Iraqi oil workers want better pay for temps: “we are like the camels that carry the gold, but are fed thorns.”
All over the world, unions demonstrate that they stand for justice for all workers – the strongest and the most vulnerable. The Oil and Gas Workers Union in Kirkuk, Northern Iraq organized a peaceful protest last Sunday (13 February 2011) to demand better pay and conditions for temporary (or ‘day’) workers.
The president of the union, affiliated to the General Federation of Workers (GFIW) warned that workers are ready to strike if the state-owned Northern Oil Company neglects the workers’ demands.
“They should pay attention and respond to our demands, otherwise we will stop work, and it is we who produce the wealth of this country, which ends up in the pockets of officials and MPs. We are like camels that carry the gold, but are fed thorns,” said Brother Jamal Abdel Jabbar (Abu Shwan), president of the union in Kirkuk.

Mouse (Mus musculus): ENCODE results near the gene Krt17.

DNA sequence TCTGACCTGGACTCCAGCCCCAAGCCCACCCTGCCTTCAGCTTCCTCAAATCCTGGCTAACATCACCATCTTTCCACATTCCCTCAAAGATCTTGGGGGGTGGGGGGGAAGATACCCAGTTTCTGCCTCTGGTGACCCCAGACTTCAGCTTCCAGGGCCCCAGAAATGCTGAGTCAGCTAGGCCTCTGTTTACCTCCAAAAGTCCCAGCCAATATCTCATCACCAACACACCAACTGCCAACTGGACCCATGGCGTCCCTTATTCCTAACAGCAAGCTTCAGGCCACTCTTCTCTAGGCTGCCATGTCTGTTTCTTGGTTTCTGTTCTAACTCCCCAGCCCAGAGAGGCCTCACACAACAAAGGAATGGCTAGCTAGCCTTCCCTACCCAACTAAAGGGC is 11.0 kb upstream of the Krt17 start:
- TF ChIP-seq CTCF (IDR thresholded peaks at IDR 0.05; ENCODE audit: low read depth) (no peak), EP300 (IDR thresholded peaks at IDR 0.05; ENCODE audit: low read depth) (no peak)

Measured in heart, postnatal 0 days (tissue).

He told the GFIW website that his union was protesting peacefully to lift injustices inflicted on temporary workers, and told the AFP wire service that: “if the management of the NOC does not meet our demands we have several means to pressure them, including a strike.”
The company employs 15,000 people, including 3,700 day workers, who Mr Jabbar said would join in a strike. AFP reports that there are employees at NOC who earn $2,000 a month while temporary workers earn just $210.